Advisory group wants to ask Baldwin City voters for half-cent sales tax to renovate gym; City Council has some questions
photo by: File photo
A citizens advisory group wants Baldwin City to hold a referendum on a half-cent sales tax that would allow for renovations to a historic gymnasium, but several Baldwin City Council members have some questions first about the timing of the proposal and what the building should be used for.
On Jan. 19, the council got an update from the advisory group, which was appointed last year to brainstorm uses for the 1940s-era gymnasium at the corner of Eighth and Chapel streets. The group was also tasked with researching ways to fund the extensive work that the building would need.
Casey Wright, a member of the advisory group, told council members that the advisory committee wanted to use the gym as a multi-purpose recreation and community facility, and he and Lawrence architect Jay Zimmerschied showed the council some preliminary plans. The proposed renovation project would outfit the gym with retractable basketball goals, volleyball nets and batting cages that could quickly be swapped out, a kitchen and new bathrooms, Zimmerschied said. It would also divide part of the building into two stories — the bottom floor of this area would have two large multipurpose rooms, while the top floor would have some office space and an observation area that looked out over the gym.
Zimmerschied said the renovations would cost $2.26 million to complete. However, he also estimated that the project would be eligible for $474,763 in historic preservation tax credits because the gym was built in 1942 as a Works Progress Administration project and is on state and national historic registers. That would reduce the city’s total cost for the project to $1.786 million, Zimmerschied said.
To pay for the renovations, Wright said the committee proposed asking voters to approve a new half-cent sales tax. The revenue from the tax would then be used to retire a $2 million bond that would pay for the renovations and some of the building’s operating costs. Under the proposal, the sales tax would fall to a quarter of a cent when the bond was retired after 20 years, and the revenue from that would be used to fund the facility’s operations.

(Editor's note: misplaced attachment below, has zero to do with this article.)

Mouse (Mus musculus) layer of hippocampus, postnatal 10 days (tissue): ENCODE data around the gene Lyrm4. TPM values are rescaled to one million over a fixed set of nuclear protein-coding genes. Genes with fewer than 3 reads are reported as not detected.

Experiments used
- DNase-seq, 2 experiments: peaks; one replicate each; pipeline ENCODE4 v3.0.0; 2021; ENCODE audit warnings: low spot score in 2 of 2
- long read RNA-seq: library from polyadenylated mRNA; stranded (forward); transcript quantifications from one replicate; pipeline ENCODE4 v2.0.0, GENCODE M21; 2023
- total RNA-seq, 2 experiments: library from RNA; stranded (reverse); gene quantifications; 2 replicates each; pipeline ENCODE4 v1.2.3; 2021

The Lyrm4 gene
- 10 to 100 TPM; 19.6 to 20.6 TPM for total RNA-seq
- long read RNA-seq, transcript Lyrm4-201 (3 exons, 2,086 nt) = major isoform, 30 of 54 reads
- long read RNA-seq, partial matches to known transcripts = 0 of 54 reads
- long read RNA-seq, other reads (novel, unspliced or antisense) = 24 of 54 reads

Wright said the advisory group also conducted a survey of more than 300 residents in December that asked how they would feel about renovating the old gym into a community center. About 57% of the 321 respondents, or 186, said they would support such a project; 78 respondents opposed the plan; and the remainder marked “maybe,” Wright said. The survey also asked whether respondents would support a new sales tax to fund such a project, and the responses were split nearly 50-50. The survey didn’t ask for any other ideas on how the facility might be used.
Two members of the City Council, Cory Venable and Susan Pitts, supported the advisory committee’s recommendations. But other members of the council had reservations. Councilwoman Julie Constantinescu said she wasn’t sure that a community center would be the best use for the old gym and that it might be better to turn it into a visitors center. She and Councilman Scott Lauridsen also had concerns about putting a sales tax referendum before voters during the COVID-19 pandemic, and Lauridsen wondered why the advisory group’s survey didn’t ask about any other ideas for how the building could be used.
Councilman Brian Cramer, meanwhile, said he liked the idea of a community center but wondered why the Baldwin City Recreation Commission hadn’t given its input on the plan. He also said he thought the city should complete its new strategic plan before putting a sales tax question before voters. Specifically, he suggested that it would be better to wait until the November city government and school board elections.
The council asked city staff to further study the timing of a referendum and to reach out to the Baldwin City Recreation Commission for feedback. Council members are scheduled to consider the gymnasium issue again on Feb. 2.
Baldwin City has owned the building since 2019, when the family of late Baldwin City Councilman Steve Bauer donated it to the city.